The winner of the prestigious Booker Prize for fiction will be chosen Monday from among six novels that explore the impact of personal and historical traumas on individual lives.
Two books by American authors are on the shortlist for the 50,000 pound ($57,000) award: Elizabeth Strout’s symphony of everyday lives “Oh William!” and Percival Everett’s novel about racism and police violence, “The Trees.”
The other contenders include Zimbabwe’s NoViolet Bulawayo for the animal fable “Glory;” Irish writer Claire Keegan’s “Small Things Like These;” and “The Seven Moons of Maali Almeida” by Sri Lanka’s Shehan Karunatilaka.
British fantasy author Alan Garner — the oldest-ever Booker nominee — is on the list for Treacle Walker. Monday is his 88th birthday.
Former British Museum director Neil MacGregor, who is chairing the judging panel, says the books on the list “address long national histories of cruelty and injustice, in Sri Lanka and Ireland, Zimbabwe and the United States.”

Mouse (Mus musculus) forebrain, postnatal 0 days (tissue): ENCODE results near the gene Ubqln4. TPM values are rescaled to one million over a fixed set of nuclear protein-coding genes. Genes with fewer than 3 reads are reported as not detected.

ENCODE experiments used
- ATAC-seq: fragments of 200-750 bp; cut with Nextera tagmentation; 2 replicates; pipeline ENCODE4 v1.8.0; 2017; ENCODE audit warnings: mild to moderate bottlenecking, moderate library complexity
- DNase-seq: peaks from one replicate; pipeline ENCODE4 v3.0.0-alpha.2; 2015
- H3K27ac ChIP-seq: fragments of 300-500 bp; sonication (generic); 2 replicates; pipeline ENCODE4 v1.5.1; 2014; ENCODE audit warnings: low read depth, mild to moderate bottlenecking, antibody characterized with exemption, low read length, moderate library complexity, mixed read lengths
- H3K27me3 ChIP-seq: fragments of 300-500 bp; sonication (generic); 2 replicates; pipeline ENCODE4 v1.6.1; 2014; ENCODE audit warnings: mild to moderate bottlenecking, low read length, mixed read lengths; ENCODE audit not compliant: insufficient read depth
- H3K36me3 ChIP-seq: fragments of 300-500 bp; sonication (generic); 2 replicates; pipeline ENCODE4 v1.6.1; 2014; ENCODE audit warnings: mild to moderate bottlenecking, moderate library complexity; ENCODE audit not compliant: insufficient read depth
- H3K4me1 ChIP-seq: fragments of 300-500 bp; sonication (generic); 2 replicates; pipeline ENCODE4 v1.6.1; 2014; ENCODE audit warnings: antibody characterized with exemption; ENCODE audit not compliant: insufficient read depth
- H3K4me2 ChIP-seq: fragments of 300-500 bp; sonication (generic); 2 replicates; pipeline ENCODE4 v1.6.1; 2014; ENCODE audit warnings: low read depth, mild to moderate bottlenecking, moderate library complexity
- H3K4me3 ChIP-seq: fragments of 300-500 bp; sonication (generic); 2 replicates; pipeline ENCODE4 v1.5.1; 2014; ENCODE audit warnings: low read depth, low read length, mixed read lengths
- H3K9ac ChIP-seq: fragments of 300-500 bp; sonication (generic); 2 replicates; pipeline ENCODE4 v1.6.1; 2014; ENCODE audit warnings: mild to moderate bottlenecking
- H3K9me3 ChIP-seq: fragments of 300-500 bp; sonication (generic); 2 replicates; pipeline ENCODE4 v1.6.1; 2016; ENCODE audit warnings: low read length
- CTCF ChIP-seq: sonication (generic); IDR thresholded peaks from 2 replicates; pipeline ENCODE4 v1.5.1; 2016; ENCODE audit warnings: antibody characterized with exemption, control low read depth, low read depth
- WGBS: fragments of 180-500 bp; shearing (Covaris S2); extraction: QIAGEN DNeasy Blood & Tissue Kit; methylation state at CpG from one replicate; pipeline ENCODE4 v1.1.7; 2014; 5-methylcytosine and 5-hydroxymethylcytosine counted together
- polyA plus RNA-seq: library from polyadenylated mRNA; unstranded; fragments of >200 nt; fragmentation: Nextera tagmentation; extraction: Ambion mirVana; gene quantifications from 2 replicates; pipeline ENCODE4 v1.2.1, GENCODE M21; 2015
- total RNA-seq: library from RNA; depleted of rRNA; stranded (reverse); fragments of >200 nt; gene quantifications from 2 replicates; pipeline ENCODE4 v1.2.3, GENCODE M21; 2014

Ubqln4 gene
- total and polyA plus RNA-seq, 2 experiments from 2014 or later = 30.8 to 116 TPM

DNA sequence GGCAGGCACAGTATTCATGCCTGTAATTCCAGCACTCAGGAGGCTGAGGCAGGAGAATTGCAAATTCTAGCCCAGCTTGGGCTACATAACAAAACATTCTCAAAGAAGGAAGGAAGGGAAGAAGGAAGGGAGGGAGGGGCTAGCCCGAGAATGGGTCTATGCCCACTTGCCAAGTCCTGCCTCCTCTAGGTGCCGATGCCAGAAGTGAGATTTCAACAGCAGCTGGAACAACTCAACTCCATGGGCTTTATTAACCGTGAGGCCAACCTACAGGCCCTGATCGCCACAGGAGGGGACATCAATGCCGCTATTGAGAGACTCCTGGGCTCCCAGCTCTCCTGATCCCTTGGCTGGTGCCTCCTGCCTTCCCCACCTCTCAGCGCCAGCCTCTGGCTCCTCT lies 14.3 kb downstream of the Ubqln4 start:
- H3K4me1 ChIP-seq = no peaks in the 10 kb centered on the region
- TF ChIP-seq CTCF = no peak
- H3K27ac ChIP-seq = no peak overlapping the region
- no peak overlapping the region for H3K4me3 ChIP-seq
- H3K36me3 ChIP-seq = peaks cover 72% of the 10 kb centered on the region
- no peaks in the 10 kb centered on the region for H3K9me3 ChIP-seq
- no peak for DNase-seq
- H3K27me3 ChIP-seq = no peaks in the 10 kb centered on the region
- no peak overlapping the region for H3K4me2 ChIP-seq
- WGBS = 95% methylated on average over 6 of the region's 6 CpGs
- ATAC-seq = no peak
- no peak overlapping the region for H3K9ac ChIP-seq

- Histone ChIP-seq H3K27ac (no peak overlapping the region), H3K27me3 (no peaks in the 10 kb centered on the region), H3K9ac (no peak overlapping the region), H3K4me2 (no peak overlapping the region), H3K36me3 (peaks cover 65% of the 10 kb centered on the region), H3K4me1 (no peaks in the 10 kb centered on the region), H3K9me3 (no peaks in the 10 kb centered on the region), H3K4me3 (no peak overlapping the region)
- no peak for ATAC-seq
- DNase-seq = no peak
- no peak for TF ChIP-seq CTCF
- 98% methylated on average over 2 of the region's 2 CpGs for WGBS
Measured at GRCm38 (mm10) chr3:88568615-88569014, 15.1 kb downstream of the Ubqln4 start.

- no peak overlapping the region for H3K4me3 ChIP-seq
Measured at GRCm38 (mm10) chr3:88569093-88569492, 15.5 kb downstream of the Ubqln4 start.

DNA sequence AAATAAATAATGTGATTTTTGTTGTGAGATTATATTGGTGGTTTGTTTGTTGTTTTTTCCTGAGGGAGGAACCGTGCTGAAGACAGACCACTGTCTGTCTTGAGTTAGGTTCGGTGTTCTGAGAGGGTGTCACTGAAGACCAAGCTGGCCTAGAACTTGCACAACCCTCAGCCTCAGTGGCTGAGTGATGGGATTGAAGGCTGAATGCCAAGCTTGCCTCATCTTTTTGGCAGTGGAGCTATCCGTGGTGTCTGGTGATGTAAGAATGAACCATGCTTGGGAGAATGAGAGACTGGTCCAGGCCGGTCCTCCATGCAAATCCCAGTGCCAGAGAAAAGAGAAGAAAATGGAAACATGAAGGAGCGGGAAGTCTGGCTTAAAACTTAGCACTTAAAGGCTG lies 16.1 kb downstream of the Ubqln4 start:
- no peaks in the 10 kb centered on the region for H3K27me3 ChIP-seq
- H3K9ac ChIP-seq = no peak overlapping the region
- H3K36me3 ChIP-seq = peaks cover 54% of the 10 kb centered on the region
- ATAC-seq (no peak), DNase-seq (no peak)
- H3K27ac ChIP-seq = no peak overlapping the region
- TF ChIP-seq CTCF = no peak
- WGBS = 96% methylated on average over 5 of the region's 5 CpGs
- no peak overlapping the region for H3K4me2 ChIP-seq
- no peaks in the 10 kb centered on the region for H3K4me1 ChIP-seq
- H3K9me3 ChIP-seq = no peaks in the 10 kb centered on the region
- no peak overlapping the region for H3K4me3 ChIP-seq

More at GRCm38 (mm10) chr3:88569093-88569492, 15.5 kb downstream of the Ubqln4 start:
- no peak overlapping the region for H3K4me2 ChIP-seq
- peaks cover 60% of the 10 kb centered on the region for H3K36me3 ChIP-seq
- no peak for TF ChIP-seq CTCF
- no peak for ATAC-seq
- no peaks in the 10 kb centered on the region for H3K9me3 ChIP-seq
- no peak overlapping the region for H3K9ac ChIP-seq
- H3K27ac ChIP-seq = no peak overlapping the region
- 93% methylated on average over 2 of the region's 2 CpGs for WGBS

The winner will receive their award from Camilla, the queen consort, during a ceremony at London’s Roundhouse. It is the first fully in-person Booker ceremony since the pre-pandemic event in 2019 and the first for literacy champion Camilla since her husband became King Charles III last month after the death of his mother Queen Elizabeth II.
The event is also due to include a speech from singer-songwriter Dua Lipa about her love of reading, and a reflection from Turkish writer Elif Shafak on what the attack on novelist Salman Rushdie, who was stabbed onstage in August, means for writers around the world.
Founded in 1969, the Booker Prize has a reputation for transforming writers’ careers. It was originally open to British, Irish and Commonwealth writers but eligibility was expanded in 2014 to all novels in English published in the U.K.
Last year’s winner was The Promise, by South Africa’s Damon Galgut.